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Doctor Who review: 'Anyone still waiting for Jodie Whittaker to fail will be disappointed'

Tuesday 9th October 2018

If one moment stands out from the first episode of the new Doctor Who, it’s probably the ordinary Sheffield bloke throwing bits of his kebab into the face of a terrifying alien.

He blurted out some endearingly lame putdown such as, “eat my salad, Halloween”—and seconds later was dead.

Like the episode as a whole, it was simultaneously fun and chilling, ordinary and weird.

The Woman Who Fell To Earth was the start of a new era for Doctor Who. As well as a new Doctor—making Jodie Whittaker the first woman in the role—a whole new ensemble cast breaks from the recent tradition of Doctor-and-assistant double-act. There’s a new, earlier, time slot and a new showrunner, Chris Chibnall, with a mandate to make must-watch and must-talk-about TV.

If any miserable sexists were still waiting to see Whittaker fail they’ll have been disappointed. It’s a stretch to describe anyone playing an eccentric space wizard with two hearts and a magic phone box as “believable”. But Whittaker’s Doctor was certainly compelling: loopy enough to be a bit unpredictable but not so much as to be ridiculous.

Like her predecessors she’s a technical whizz and a staunch pacifist. But unlike Peter Capaldi’s often gloomy and grumpy Doctor, Whittaker’s is cheerful going on jolly. This brings back memories of the revived show’s early days with Christopher Eccleston and particularly David Tennant, and producers will hope it brings back their ratings too.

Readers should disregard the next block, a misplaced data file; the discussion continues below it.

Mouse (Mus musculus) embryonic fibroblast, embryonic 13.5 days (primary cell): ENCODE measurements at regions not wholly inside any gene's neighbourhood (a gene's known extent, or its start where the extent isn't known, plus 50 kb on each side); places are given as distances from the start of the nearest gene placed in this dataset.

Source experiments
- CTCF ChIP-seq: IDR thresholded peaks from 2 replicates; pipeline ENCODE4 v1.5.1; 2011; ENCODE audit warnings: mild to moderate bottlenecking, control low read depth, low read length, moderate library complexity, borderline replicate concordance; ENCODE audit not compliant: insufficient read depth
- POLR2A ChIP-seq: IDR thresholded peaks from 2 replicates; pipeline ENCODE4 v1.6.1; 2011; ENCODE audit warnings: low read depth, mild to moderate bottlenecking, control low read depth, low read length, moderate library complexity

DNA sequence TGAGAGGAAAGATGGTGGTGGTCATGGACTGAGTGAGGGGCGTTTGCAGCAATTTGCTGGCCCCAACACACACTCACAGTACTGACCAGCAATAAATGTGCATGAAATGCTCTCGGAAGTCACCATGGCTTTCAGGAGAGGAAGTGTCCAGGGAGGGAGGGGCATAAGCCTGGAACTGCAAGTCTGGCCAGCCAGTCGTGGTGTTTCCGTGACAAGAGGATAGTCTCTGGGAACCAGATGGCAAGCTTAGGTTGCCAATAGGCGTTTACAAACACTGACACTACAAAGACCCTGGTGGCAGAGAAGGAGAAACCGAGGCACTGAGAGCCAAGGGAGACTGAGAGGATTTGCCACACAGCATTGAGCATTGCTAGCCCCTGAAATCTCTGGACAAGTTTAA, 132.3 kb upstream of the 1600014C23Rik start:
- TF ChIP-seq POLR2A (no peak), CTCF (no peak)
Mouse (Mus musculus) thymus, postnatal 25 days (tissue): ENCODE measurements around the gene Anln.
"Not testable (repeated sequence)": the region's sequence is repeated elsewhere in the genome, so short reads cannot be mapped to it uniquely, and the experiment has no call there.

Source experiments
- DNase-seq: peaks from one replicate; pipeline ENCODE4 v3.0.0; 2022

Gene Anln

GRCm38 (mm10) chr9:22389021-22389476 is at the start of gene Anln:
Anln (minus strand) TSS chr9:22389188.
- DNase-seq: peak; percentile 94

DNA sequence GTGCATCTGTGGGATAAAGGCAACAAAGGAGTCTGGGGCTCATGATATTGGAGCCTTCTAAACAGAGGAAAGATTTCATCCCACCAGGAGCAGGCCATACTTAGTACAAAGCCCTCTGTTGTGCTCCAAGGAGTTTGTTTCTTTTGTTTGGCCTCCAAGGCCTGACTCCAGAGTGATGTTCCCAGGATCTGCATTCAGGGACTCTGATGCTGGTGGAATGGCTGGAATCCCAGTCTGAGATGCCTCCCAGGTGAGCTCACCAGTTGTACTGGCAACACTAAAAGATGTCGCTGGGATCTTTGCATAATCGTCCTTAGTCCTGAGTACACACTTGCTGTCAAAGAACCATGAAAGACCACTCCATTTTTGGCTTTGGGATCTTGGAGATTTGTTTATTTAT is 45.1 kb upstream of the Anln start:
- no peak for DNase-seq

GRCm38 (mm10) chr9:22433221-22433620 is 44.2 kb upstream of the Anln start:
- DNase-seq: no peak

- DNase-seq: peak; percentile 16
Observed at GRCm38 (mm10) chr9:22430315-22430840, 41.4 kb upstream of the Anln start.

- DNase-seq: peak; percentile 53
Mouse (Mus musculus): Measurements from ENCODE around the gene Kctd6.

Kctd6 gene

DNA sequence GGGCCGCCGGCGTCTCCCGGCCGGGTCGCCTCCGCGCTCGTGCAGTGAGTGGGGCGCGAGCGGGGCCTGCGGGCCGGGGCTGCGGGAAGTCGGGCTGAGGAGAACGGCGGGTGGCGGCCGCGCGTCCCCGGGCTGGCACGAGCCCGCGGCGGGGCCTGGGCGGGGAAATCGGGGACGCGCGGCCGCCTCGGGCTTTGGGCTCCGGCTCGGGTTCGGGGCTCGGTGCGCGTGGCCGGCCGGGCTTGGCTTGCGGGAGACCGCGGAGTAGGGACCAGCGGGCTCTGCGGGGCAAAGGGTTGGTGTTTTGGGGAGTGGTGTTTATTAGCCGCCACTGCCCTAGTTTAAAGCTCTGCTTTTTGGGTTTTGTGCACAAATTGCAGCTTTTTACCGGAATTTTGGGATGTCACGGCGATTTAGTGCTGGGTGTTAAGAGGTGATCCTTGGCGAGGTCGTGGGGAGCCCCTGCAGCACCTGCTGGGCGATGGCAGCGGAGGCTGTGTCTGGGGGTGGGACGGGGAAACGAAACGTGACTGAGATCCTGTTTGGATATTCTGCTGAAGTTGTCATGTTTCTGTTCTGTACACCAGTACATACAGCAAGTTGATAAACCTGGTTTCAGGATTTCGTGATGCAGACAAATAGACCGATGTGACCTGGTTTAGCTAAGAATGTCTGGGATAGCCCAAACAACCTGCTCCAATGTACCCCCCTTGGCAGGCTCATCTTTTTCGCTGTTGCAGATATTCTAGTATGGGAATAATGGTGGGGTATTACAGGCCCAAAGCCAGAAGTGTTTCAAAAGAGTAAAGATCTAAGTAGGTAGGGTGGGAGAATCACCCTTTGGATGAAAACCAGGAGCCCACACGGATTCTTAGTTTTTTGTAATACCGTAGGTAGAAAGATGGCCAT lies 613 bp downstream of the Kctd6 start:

Next Doctor Who odds

The new cast is an unapologetic picture of the real, ordinary, viewing public, working class and ethnically diverse, put on screen with visible affection. Though while Ryan (Tosin Cole), the Yorkshire vlogger battling dyspraxia, and retired Cockney bus driver Graham (Bradley Walsh) are welcome, the Doctor may want to be careful before inviting police officer Yasmin (Mandip Gill) onto her stolen Tardis!

While much of the episode seemed designed to appeal to children, it wasn’t afraid to be frightening.

We kept meeting characters just long enough to care about them before they were dispatched by something truly gruesome—a hunter with a flying sphere of snakes and a face studded with his victims’ teeth. That scariness got slightly crowded out in a script with so much else to do just introducing everyone, but it’s a good sign for future episodes.

And with our heroes left gasping for air in the cliffhanger ending, the next one can’t come soon enough.

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